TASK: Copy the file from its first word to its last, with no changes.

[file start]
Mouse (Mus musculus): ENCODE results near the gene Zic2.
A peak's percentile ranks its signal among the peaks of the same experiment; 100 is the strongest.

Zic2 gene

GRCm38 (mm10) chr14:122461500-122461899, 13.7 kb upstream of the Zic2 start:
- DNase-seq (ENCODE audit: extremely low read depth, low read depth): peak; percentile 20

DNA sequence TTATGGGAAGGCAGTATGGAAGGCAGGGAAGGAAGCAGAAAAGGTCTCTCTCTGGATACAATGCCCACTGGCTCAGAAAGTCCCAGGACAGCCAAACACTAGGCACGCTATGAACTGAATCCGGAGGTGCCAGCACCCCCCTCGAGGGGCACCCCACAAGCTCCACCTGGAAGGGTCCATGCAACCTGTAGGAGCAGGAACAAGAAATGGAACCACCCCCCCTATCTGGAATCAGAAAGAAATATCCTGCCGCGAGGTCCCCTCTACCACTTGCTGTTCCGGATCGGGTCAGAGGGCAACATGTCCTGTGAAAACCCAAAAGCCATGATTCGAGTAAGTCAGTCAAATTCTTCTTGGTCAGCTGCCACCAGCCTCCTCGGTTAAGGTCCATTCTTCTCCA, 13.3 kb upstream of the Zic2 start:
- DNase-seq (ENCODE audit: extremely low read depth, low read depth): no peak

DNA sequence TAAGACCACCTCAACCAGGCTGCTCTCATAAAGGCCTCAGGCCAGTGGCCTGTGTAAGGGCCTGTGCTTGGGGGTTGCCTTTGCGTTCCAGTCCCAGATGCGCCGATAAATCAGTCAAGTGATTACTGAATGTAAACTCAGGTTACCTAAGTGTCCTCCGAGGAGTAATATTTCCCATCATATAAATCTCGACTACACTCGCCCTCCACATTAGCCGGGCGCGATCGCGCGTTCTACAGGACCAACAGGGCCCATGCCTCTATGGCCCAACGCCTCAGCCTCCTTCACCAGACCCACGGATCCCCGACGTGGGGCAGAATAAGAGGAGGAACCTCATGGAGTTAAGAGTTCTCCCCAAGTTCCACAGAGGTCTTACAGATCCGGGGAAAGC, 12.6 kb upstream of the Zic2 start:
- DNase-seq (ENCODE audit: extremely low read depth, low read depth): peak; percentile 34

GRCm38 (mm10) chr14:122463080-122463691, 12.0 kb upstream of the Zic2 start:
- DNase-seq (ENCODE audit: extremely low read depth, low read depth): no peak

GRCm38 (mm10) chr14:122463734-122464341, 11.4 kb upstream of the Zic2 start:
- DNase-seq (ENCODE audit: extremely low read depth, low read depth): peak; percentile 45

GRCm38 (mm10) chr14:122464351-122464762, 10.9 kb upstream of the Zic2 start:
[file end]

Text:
Mouse (Mus musculus): ENCODE results near the gene Zic2.
A peak's percentile ranks its signal among the peaks of the same experiment; 100 is the strongest.

Zic2 gene

GRCm38 (mm10) chr14:122461500-122461899, 13.7 kb upstream of the Zic2 start:
- DNase-seq (ENCODE audit: extremely low read depth, low read depth): peak; percentile 20

DNA sequence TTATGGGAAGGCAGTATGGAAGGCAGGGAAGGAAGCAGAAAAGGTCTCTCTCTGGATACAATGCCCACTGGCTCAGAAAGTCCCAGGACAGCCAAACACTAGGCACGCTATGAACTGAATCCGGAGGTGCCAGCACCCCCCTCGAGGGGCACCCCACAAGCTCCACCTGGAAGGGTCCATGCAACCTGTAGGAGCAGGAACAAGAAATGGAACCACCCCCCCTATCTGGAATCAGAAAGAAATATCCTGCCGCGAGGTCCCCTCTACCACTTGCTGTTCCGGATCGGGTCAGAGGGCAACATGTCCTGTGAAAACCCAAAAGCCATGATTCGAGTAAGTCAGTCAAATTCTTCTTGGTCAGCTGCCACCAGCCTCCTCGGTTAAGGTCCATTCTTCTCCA, 13.3 kb upstream of the Zic2 start:
- DNase-seq (ENCODE audit: extremely low read depth, low read depth): no peak

DNA sequence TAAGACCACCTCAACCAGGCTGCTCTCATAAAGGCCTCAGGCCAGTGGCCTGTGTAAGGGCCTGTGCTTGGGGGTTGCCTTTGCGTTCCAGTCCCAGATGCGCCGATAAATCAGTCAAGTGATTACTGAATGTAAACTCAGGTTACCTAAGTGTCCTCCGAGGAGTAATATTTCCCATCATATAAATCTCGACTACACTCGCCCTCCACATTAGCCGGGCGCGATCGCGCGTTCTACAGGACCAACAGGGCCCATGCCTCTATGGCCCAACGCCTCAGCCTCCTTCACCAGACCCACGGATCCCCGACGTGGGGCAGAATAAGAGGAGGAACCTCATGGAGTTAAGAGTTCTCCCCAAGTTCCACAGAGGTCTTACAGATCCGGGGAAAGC, 12.6 kb upstream of the Zic2 start:
- DNase-seq (ENCODE audit: extremely low read depth, low read depth): peak; percentile 34

GRCm38 (mm10) chr14:122463080-122463691, 12.0 kb upstream of the Zic2 start:
- DNase-seq (ENCODE audit: extremely low read depth, low read depth): no peak

GRCm38 (mm10) chr14:122463734-122464341, 11.4 kb upstream of the Zic2 start:
- DNase-seq (ENCODE audit: extremely low read depth, low read depth): peak; percentile 45

GRCm38 (mm10) chr14:122464351-122464762, 10.9 kb upstream of the Zic2 start: